Assignees may target their blueprint to a future milestone, as an
 indication of when they intend to land it (not mandatory)

 That seems useless to me. I have no control over when things land. I can
 only control when my code is put up for review.

 Recently, I have spent a lot more time waiting on reviews than I have
 spent writing the actual code.


I think this is a symptom of a much deeper problem. And adjusting the
release cadence won't make a big impact on this.



 JE


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Re: [openstack-dev] [stable][all] Revisiting the 6 month release cycle

2015-02-24 Thread Ed Leafe
On Feb 24, 2015, at 1:50 PM, Joe Gordon joe.gord...@gmail.com wrote:

 I think the release candidate
 period is the only thing that makes your code drops actually usable.
 It's the only moment in the cycle where integrators test. It's the only
 moment in the cycle where developers work on bugs they did not file
 themselves, but focus on a project-wide priority list of release
 blockers. If you remove that period, then nobody will ever work on
 release blockers that do not directly affect them. Shorten that period
 to one week, and no integrator will have the time to run a proper QA
 program to detect those release blockers.
 
 I still think the 3 week RC candidate cycle needs to happen, the difference 
 is it would be done by stable maintenance. And I agree, the RC candidate 
 period is one of the few moments where developers work on bugs they did not 
 file themselves. So I am not sure how this would actually work.  Perhaps the 
 answer is we have deeper issues if we don't want to fix bugs until the last 
 minute.

I like the notion that there isn't an overall release that all development is 
tied to, but that at some more or less regular interval, a new stable release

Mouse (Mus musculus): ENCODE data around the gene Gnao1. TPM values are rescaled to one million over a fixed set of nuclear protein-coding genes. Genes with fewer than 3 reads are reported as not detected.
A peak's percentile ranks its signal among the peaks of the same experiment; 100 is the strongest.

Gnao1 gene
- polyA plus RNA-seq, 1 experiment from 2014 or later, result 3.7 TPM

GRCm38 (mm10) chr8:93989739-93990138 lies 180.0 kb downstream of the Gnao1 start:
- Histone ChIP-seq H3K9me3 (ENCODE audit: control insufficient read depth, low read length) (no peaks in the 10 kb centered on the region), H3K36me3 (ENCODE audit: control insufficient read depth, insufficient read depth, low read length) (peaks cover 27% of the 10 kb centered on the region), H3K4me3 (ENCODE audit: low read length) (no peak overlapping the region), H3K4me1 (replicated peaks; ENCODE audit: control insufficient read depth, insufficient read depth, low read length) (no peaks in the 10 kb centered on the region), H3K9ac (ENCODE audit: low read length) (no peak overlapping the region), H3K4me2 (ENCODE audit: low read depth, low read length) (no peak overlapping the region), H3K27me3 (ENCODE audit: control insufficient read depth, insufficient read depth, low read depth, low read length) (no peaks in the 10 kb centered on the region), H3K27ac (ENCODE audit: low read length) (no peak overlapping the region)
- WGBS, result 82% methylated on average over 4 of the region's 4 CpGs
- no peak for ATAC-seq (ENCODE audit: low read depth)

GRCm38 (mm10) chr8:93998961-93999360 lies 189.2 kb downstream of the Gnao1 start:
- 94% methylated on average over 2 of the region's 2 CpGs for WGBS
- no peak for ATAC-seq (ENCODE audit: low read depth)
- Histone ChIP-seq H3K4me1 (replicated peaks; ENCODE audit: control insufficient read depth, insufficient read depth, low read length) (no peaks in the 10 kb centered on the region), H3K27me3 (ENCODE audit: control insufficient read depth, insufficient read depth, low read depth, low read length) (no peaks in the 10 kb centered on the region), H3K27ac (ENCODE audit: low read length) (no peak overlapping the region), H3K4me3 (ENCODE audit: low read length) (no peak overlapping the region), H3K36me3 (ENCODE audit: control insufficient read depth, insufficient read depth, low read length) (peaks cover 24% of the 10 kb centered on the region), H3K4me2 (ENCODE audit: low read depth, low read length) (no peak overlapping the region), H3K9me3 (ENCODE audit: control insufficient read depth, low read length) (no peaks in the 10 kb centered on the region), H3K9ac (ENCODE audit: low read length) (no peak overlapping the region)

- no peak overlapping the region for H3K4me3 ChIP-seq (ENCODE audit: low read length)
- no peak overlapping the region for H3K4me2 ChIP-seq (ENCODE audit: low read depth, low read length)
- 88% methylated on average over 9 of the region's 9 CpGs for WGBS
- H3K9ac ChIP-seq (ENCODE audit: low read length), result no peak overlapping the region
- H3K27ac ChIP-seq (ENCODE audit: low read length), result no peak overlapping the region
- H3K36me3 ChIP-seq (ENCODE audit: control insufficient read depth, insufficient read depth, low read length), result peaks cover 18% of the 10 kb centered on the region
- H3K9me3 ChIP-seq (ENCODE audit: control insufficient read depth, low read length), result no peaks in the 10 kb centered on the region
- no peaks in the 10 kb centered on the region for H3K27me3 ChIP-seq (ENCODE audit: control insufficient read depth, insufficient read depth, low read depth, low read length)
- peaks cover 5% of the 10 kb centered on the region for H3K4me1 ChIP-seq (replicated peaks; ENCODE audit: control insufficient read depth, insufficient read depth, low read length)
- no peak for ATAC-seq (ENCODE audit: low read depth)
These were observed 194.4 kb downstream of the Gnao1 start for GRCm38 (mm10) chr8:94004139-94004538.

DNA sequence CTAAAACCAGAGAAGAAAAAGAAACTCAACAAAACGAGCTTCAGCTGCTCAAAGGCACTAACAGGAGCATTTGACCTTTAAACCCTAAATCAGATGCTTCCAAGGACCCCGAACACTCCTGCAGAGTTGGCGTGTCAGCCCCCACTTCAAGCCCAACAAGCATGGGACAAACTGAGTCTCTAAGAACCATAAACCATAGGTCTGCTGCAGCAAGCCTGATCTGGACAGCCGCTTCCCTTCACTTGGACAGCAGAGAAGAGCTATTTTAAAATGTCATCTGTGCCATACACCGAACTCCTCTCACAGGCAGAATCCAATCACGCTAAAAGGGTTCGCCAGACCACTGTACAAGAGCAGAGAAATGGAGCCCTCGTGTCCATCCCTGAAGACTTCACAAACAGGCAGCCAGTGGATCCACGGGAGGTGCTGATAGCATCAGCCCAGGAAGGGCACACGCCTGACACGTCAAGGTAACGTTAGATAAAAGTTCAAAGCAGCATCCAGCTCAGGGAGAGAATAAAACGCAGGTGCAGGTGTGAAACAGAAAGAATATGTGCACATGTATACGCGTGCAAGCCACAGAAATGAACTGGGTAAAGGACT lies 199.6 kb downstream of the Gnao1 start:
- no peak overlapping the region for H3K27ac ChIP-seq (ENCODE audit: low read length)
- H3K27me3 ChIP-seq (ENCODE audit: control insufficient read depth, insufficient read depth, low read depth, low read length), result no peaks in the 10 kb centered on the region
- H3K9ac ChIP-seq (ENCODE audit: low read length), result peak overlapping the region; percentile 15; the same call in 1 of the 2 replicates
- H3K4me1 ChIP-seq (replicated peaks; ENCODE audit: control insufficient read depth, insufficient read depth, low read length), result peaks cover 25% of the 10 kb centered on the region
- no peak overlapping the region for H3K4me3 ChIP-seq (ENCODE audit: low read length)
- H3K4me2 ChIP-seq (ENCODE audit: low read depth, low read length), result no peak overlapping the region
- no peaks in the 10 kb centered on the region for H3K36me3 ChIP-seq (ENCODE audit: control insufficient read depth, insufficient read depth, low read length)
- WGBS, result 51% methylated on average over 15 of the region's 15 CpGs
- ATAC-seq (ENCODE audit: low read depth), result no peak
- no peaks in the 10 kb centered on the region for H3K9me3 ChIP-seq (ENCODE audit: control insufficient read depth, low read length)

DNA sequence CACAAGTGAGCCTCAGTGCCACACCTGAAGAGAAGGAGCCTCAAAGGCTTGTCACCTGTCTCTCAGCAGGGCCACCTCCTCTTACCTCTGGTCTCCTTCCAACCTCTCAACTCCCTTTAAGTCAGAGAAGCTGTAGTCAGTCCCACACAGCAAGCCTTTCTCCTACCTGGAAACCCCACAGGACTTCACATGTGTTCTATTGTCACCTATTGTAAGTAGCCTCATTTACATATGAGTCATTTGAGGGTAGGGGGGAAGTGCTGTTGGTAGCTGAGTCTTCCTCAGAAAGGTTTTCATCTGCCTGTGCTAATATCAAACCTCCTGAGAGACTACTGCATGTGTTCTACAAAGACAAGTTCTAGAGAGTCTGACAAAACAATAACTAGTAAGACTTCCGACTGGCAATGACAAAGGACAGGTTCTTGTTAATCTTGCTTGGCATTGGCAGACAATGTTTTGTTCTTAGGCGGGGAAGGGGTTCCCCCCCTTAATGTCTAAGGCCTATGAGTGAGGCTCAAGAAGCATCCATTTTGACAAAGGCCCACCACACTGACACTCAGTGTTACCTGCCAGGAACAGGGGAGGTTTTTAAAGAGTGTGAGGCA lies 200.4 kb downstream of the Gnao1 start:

is cut, and intense integration testing is done on that, with bug fixes as 
needed. But how to get developers who are intent on coding their new features 
to hold off and work on fixing bugs identified by the stable testing is a big 
question mark to me.


-- Ed Leafe







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[openstack-dev] python-ceilometerclient 1.0.13 broke the gate

2015-02-24 Thread Matt Riedemann

https://bugs.launchpad.net/python-ceilometerclient/+bug/1425262

mtreinish adjusted the cap on stable/icehouse here:

https://review.openstack.org/#/c/158842/

jogo now has a change to explicitly pin all clients in stable/icehouse 
to the version currently gated on:


https://review.openstack.org/#/c/158846/

--

Thanks,

Matt Riedemann


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Re: [openstack-dev] [all] Re-evaluating the suitability of the 6 month release cycle

2015-02-24 Thread Joe Gordon
On Tue, Feb 24, 2015 at 6:57 AM, Daniel P. Berrange berra...@redhat.com
wrote:

 On Tue, Feb 24, 2015 at 08:50:45AM -0500, Sean Dague wrote:
  On 02/24/2015 07:48 AM, Russell Bryant wrote:
   On 02/24/2015 12:54 PM, Daniel P. Berrange wrote:
   On Tue, Feb 24, 2015 at 11:48:29AM +, Chris Dent wrote:
   On Tue, 24 Feb 2015, Daniel P. Berrange wrote:
  
   need to do more work. If this is so, then I don't think this is a
 blocker,
   it is just a sign that the project needs to focus on providing more
 resources
   to the teams impacted in that way.
  
   What are the mechanisms whereby the project provides more resources
   to teams?
  
   The technical committee and / or foundation board can highlight the
 need
   for investment of resources in critical areas of the project, to
 either
   the community members or vendors involved. As an example, this was
 done
   successfully recently to increase involvement in maintaining the EC2
   API support.  There are plenty of vendors involved in OpenStack which
   have the ability to target resources, if they can learn where those
   resources are best spent.
  
   Indeed ... and if horizontal teams are the ones hit the most by the
   extra work, each project should help with that burden.  For example,
   projects may need to take their responsibility for documentation more
   seriously and require documentation with features (content at least,
 not
   necessarily integration into the proper documentation deliverables)